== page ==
Employee layoffs at some of the world’s biggest tech giants are churning up a flooded and volatile market. It’s a scary state for new employees and skilled mid-career professionals alike, and it’s having disastrous effects on hundreds of thousands of foreign workers and visa holders. And, according to new reported estimates, that impact may be disproportionately devastating to a single population: Indian IT employees.
Reported by financial news site Mint, a number of “industry insiders” estimate that between 30 and 40 percent of IT layoffs affected employees on temporary work status from India. Given the nationwide estimate of 200,000 IT employees impacted directly by layoffs since November, this means potentially 80,000 people now face the task of finding stable work within 60 days before being forced to go back to their countries of origin.
Most of these employees, including a huge swath of tech workers from China, are on non-immigrant work visas like the H-1B, a temporary three-year visa with an option for extension. In 2022, many tech workers and advocates protested the current congressional limits, and lack of oversight, for workers on visas like H-1B, which they say is frequently taken advantage of by in-need tech employers. This follows an industry uproar incited by a 2017 government decision to suspend H-1B visas, as well as an executive order signed by former President Donald Trump that required H-1B visas to be issued to higher-salaried and higher-educated employees, rather than through a lottery system. The foreign labor decisions of the Trump administration had rippling effects on women and spouses, as well, and even incited global protests in countries relying on international work opportunities, like India.
Now, at the same time layoffs sweep over this band of already-approved employees and job opportunities become rarer and rarer, demand for new H-1B visas has increased, especially in tech fields. According to U.S. Citizenship and Immigration Services, computer-related jobs accounted for nearly 70 percent of approved H-1B recipients in 2021. For 2023, the government agency received 483,000 applications, a 57 percent increase, according to Bloomberg Law. The visas also are becoming less accessible to many, as the U.S. government announced its plan to increase fees for H-1B sponsors.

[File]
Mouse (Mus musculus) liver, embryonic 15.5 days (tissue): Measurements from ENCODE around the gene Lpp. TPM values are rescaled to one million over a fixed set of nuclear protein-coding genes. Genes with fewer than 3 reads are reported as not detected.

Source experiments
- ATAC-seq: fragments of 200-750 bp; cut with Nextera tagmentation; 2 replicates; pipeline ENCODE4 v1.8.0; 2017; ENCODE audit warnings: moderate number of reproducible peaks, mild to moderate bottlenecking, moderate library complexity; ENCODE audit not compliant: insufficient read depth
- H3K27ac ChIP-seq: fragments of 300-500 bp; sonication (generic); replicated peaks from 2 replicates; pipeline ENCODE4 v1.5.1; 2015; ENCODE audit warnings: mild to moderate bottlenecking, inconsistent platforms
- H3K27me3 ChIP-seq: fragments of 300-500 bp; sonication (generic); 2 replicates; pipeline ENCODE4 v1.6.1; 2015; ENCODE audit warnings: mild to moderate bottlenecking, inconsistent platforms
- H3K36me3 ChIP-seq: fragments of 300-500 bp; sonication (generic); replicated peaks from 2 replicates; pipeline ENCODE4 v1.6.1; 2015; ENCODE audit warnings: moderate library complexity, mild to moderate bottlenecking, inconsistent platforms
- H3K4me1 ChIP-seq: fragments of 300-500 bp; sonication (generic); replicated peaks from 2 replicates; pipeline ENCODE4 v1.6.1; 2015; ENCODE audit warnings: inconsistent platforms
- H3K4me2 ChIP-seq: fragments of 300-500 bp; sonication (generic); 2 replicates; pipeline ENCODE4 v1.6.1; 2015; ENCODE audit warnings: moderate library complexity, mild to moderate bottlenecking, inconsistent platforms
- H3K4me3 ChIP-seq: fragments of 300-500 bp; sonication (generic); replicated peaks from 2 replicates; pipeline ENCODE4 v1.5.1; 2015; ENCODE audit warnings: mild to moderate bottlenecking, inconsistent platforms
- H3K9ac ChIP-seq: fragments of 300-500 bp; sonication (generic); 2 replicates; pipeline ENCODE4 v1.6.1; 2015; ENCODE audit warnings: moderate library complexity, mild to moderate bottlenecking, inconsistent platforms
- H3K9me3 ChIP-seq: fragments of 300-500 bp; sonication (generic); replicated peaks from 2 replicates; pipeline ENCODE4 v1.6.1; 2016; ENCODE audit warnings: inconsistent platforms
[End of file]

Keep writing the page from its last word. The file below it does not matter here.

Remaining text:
Employees navigating the sudden removal of both their sources of income and immigration status have been relying on networks of people cornered into similar situations. As Mint reported, some are seeking assistance through international organizations like the Global Indian Technology Professionals Association (GITPRO) and the Foundation for India and Indian Diaspora Studies (FIIDS), or networking websites for visa workers, like Go Zeno. Others are seeking out informal means to find these necessary jobs, through Google Forms and career sites like LinkedIn, TIME reported in December. Even law groups are stepping up to assist employees in the hunt for visa-eligible work, while many search for immigration alternatives to their H-1B status.
The tech industry is no stranger to ethical debates on bottom-line figures and their human costs, as the recent tech workforce reductions coincide with industry-wide concerns over employee treatment. For example, the development of popular AI application ChatGPT using underpaid workers in Kenya exposed employees to violent and graphic online content. Other workforces, like call center employees based in countries like India and the Philippines, face ongoing online harassment and even physical threats in the workplace. And mechanization that goes so far as to mask employees’ accents through robotic, “white-sounding” AI has contributed to the evolution of an increasingly faceless industry that’s now shedding its staff in droves.
But beyond the impersonal scale of massive layoffs and companies’ revenue goals are the lived realities of those doing skilled work — thousands of real people supporting real families with immediate needs, who are now scrambling to protect their futures.